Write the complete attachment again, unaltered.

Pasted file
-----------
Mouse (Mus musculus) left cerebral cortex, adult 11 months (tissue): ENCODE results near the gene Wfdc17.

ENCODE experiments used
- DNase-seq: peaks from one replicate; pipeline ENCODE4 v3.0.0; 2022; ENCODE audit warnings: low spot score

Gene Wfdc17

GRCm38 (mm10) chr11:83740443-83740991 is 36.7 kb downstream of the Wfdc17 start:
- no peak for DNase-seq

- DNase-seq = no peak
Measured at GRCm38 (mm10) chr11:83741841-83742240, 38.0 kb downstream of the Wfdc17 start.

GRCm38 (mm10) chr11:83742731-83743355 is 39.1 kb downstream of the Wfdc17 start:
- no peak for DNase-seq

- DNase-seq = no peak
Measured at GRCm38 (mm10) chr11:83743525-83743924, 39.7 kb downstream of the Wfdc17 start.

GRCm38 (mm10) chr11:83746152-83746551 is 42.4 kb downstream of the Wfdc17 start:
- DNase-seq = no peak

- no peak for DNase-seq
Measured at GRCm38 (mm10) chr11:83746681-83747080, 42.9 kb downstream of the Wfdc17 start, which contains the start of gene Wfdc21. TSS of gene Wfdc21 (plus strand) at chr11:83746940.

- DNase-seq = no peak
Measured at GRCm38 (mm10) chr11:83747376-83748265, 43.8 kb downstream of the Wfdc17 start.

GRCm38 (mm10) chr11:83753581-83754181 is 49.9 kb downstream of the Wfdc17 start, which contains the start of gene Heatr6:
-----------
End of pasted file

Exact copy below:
Mouse (Mus musculus) left cerebral cortex, adult 11 months (tissue): ENCODE results near the gene Wfdc17.

ENCODE experiments used
- DNase-seq: peaks from one replicate; pipeline ENCODE4 v3.0.0; 2022; ENCODE audit warnings: low spot score

Gene Wfdc17

GRCm38 (mm10) chr11:83740443-83740991 is 36.7 kb downstream of the Wfdc17 start:
- no peak for DNase-seq

- DNase-seq = no peak
Measured at GRCm38 (mm10) chr11:83741841-83742240, 38.0 kb downstream of the Wfdc17 start.

GRCm38 (mm10) chr11:83742731-83743355 is 39.1 kb downstream of the Wfdc17 start:
- no peak for DNase-seq

- DNase-seq = no peak
Measured at GRCm38 (mm10) chr11:83743525-83743924, 39.7 kb downstream of the Wfdc17 start.

GRCm38 (mm10) chr11:83746152-83746551 is 42.4 kb downstream of the Wfdc17 start:
- DNase-seq = no peak

- no peak for DNase-seq
Measured at GRCm38 (mm10) chr11:83746681-83747080, 42.9 kb downstream of the Wfdc17 start, which contains the start of gene Wfdc21. TSS of gene Wfdc21 (plus strand) at chr11:83746940.

- DNase-seq = no peak
Measured at GRCm38 (mm10) chr11:83747376-83748265, 43.8 kb downstream of the Wfdc17 start.

GRCm38 (mm10) chr11:83753581-83754181 is 49.9 kb downstream of the Wfdc17 start, which contains the start of gene Heatr6: